With the rogue attack drone advancing across the virtual no-fly zone, the Drone- Hunter, programmed to defend the no-fly zone, takes immediate action and closes in on the rogue drone, tightening the distance between them autonomously and flying in lockstep with the attack drone’s every move with fighter jet precision.

The DroneHunter closes in, and when it gets within 20 feet of the attack drone (depending on wind speed, altitude and other factors), fires a 5x5 meter net at a 1000 psi and over 80mph strangling and neutralizing the unwanted drone. The defender drone then carries its prey back to a predetermined location, away from population, to be examined.

One last thing about drone capture. The netting that is fired at the rogue drone is relatively lightweight. You have to wonder how it is fired from the defender drone while remaining intact and able to hit the target precisely. The customizable undercarriage carries at least two nets, and can be configured for more or different types of effectors such as munitions and directed energy, depending on the situation and legal use. At each corner point of the netting, a “bullet” ensures the net stays open and focused on the malicious aircraft. The company is always testing for various scenarios and effectors with their blue/red teams, and has over 3,650 captures.

A five-foot predator drone hunter is able to carry up to a 30 pound load, and when captured, can easily drop it to a preassigned location. So, how much damage might a drone be able to inflict? On Aug. 4, 2018, two drones detonated explosives near Avenida Bolívar, Caracas, where Nicolás Maduro, the President of Venezuela, was addressing the Bolivarian National Guard in front of the Centro Simón Bolívar Towers and Palacio de Justicia de Caracas. The attack was an unsuccessful assassination attempt, as the payload of C4 explosives detonated early. It does, however, give an indication of how deadly a drone attack would be if executed to precision.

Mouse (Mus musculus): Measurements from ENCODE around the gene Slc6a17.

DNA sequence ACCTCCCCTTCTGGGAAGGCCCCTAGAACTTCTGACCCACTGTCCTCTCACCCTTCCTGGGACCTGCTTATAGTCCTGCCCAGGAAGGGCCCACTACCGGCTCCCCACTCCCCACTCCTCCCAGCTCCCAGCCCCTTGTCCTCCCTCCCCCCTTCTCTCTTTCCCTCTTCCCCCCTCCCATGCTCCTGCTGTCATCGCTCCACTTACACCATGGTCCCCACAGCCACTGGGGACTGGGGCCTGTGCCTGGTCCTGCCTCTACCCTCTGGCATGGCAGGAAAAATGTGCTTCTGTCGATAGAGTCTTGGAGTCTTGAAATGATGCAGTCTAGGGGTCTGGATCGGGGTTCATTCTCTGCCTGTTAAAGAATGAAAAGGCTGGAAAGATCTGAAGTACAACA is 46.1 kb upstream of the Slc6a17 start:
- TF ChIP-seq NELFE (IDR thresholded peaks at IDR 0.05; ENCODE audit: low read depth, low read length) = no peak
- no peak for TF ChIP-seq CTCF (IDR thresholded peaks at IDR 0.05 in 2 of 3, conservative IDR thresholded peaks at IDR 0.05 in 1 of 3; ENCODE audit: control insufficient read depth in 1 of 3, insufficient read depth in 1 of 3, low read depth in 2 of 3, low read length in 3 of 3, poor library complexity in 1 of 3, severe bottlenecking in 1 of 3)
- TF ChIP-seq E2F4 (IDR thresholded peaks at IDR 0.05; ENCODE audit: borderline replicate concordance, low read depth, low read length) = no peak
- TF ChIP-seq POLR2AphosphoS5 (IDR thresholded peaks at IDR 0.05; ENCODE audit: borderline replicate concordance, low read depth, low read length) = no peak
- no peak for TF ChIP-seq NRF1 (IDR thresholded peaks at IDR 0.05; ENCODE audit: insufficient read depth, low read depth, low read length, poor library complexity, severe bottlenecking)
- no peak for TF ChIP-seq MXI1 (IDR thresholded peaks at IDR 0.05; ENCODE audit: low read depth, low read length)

The Other Issues

There are other issues to be considered that are quite unnerving. Enthusiast drones are flown on a radio frequency (RF), and there are many RF-based counter drone systems that detect, identify, and even understand where the operator is. Some of these systems can jam the RF, rendering the aircraft useless and unable to reach their intended target(s).

“RF counter drone systems have a lot of limitations when rogue drones are programmed to fly RF-silent which is easy to achieve,” Preece said. “The Fortem SkyDome, TrueView and DroneHunter platform is radar based with lightweight ground and airborne radar designed and networked to see all ground or airborne objects, so it can’t be spoofed or blindsided by malicious drone operators. RF data is a great compliment to an airspace security and defense system - when RF is available to detect - but it is not foundational.”

According to Preece, Fortem has red and blue teams (many staffed by eager interns) that practice flying and detecting RF-silent drone missions every day so Fortem can stay ahead of this RF-silent threat. Configuring a waypoint driven RFSilent drone flight is not complicated and can be configured by anyone who owns a drone and has access to the internet.

“There is a mistaken belief that it takes a Ph.D. to configure a drone to fly RF-silent. To the contrary, it is as simple as watching a short YouTube video,” according to Adam Robertson the CTO of Fortem. ”The technology that the Fortem scientist and engineering teams are working on are world class and leading edge. We are making the airspace secure and safe so that drones can be trusted as useful tools to advance our civilization.”